Notes From the Field

Learn More About the Presentations Featured at FBGA’s Fall Meeting

There were several presentations by UF/IFAS at the FBGA fall meeting in October. These included discussions of the blueberry breeding program, algal stem blotch, gall midge and chilli thrips, machine harvesting, and results of a grower survey on the 2019 season. A brief summary of these presentations follows, along with QR codes to the slides from each.


Blueberry Breeding Update


Patricio Munoz, UF blueberry breeder professor, presented information on the growth of global blueberry production, as well as updates on various research projects being conducted by his lab. These projects include substrate production trials, fruit set and machine harvestability research, the possibility of a fall production system, and research to include favorable traits from native wild blueberries. In addition, information was presented regarding “Colossus,” the newest release from the UF blueberry breeding program.

Algal Stem Blotch


Phil Harmon, UF plant pathology professor, discussed algal stem blotch, a significant disease on blueberries in Florida. It is caused by a parasitic alga, Cephaleuros virescens, and can result in paling or bleaching of foliage, stunted growth, and can make the weakened plant more susceptible to other diseases such as Botryosphaeria stem blight. The only effective control currently known is copper sprays, which will not eradicate the disease in the plant but will kill the reproductive structures to help prevent further spread.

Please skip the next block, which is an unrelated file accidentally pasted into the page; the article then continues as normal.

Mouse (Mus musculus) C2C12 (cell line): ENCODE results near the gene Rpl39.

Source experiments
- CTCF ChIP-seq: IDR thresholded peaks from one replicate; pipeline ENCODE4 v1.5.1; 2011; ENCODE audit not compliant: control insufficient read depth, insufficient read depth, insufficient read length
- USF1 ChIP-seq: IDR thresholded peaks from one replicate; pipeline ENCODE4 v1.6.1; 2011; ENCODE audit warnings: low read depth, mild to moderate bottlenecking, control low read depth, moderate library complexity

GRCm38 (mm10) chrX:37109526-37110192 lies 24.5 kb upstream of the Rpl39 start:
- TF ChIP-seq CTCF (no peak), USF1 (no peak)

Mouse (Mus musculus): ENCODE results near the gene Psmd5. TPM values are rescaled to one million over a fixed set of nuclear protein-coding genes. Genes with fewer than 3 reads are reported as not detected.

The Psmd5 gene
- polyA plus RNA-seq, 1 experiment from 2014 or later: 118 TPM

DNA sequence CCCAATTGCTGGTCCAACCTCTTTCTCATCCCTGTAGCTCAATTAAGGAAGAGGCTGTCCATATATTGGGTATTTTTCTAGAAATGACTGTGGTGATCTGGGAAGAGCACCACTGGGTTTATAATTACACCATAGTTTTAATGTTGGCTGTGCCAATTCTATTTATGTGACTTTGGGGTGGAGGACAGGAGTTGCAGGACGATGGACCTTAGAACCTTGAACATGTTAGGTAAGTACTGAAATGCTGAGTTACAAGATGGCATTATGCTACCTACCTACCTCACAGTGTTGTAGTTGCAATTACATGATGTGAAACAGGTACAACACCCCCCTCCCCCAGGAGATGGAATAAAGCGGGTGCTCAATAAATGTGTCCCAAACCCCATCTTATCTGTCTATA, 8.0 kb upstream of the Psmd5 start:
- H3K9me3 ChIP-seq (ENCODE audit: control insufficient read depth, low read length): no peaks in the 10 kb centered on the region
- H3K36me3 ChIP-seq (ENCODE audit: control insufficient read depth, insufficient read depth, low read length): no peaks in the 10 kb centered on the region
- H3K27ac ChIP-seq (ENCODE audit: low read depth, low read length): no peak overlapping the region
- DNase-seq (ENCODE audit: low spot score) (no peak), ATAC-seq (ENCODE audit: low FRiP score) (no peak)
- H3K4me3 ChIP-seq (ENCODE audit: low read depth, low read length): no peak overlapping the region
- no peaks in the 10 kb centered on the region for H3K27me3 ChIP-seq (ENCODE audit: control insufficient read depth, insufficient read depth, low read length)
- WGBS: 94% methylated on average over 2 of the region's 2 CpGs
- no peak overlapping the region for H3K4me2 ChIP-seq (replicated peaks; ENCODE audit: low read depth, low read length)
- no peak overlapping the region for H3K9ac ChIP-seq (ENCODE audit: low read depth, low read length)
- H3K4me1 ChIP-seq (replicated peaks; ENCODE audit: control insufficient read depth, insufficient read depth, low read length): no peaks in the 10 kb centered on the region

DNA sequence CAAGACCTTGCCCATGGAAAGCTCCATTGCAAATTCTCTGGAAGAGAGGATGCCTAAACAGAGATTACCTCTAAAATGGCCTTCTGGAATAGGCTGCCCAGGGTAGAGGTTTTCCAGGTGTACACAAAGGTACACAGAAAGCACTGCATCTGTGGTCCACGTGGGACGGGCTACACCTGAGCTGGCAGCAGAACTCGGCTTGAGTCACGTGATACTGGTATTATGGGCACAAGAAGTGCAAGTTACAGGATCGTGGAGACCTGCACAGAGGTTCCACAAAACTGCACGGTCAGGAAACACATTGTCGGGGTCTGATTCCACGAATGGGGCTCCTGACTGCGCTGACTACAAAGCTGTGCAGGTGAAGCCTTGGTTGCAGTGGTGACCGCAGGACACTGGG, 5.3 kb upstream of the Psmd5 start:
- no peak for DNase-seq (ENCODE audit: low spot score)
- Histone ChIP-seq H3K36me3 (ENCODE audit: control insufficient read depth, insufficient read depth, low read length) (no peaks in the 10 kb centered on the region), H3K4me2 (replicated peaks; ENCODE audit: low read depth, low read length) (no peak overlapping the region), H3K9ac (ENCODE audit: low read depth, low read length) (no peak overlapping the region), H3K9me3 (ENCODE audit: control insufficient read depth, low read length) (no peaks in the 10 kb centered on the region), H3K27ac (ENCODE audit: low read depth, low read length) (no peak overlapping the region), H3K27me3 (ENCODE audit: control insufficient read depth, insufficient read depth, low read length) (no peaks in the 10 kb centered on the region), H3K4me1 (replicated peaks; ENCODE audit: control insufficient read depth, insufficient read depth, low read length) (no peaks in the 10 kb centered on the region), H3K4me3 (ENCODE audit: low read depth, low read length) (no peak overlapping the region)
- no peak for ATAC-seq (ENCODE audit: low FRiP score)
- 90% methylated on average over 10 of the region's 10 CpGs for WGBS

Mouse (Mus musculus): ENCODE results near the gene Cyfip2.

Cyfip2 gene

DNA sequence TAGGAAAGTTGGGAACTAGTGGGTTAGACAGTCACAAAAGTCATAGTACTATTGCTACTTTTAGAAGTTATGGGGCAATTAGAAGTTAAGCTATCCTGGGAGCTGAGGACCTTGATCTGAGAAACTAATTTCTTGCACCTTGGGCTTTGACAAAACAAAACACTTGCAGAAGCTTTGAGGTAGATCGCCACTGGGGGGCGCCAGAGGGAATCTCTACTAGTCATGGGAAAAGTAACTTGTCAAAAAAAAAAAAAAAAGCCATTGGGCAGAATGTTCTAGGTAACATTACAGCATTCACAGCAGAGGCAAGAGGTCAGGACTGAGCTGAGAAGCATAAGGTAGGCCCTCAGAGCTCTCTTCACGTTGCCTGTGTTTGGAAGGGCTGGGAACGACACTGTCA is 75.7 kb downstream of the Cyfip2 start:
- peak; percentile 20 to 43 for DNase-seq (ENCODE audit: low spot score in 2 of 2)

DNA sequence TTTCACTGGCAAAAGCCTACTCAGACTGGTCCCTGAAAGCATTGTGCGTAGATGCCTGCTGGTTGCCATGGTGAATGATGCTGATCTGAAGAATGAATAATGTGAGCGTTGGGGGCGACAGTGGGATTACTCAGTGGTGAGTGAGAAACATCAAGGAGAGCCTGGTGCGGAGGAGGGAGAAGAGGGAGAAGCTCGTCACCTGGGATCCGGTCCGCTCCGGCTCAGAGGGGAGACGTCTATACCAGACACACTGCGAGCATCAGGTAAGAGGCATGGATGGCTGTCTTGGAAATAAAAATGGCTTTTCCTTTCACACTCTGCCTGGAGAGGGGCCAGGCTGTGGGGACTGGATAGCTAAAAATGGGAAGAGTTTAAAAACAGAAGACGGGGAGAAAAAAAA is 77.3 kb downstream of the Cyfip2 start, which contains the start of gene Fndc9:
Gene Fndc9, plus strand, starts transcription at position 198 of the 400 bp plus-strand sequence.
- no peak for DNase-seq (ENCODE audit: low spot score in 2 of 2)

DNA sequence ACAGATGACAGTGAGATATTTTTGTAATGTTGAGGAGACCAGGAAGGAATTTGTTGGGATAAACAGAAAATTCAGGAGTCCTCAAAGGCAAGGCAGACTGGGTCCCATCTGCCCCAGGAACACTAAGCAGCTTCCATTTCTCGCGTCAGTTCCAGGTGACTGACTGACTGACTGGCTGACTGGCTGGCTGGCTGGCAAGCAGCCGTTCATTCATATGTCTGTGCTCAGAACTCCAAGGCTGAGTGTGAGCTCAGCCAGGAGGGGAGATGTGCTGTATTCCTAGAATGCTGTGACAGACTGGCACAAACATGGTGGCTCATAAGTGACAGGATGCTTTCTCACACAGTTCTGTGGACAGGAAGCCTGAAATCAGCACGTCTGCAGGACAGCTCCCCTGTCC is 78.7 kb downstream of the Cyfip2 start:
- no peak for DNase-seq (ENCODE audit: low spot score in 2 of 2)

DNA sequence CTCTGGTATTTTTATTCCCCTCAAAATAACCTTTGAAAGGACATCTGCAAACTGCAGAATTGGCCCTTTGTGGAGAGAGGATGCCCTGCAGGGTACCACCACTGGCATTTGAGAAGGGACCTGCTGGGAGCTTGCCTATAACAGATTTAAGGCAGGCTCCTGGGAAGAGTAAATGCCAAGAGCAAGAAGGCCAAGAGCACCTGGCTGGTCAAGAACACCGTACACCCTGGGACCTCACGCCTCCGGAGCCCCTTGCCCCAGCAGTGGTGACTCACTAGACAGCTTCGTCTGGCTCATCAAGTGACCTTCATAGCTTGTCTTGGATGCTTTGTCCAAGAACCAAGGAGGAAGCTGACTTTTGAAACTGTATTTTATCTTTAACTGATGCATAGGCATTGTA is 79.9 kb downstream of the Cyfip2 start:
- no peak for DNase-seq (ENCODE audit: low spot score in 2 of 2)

Blueberry Gall Midge and Chilli Thrips


Oscar Liburd, UF entomology professor, discussed two significant blueberry pests in Florida, blueberry gall midge and chilli thrips. Recent gall midge research conducted by Oscar’s lab found a higher density of gall midge at the edges and mid field on blueberry farms, with a lower density in deep field areas. These trials also found that Delegate, Exirel, Malathion, and Movento provided the most consistent control of the tested insecticide products for adult gall midge. In a recent trial of insecticide controls on adult chilli thrips, the products with the most consistent control were Delegate and Apta. Assail performed well against chilli thrips larvae, but not adults.

Preparing New Blueberry Fields for Mechanical Harvesting


Jeff Williamson, UF horticultural sciences professor, described how to prepare blueberry fields for effective mechanical harvesting. This is a high-interest topic, with growers looking for ways to decrease production costs. The areas discussed included cultivar characteristics best suited to machine harvesting; examples of traits in existing cultivars; plant spacing and row clearance; bed configuration, and training and pruning plant crowns to minimize ground loss.



2019 Season Grower Survey


Doug Phillips, UF blueberry extension coordinator, presented the results of a survey of 47 blueberry growers from farms across the state regarding their observations during the 2019 season. The areas covered included highest and lowest yielding cultivars, most profitable cultivars, disease and insect issues, and honey bee and bumble bee hive densities. This information was shared with UF blueberry researchers so they are aware of cultivar performance and other issues, and can focus their research where it will be most beneficial. This survey will be repeated annually. In addition, a new Florida blueberry scouting app was previewed; the app will be available early next year.

by DOUG PHILLIPS, blueberry extension coordinator, University of Florida IFAS

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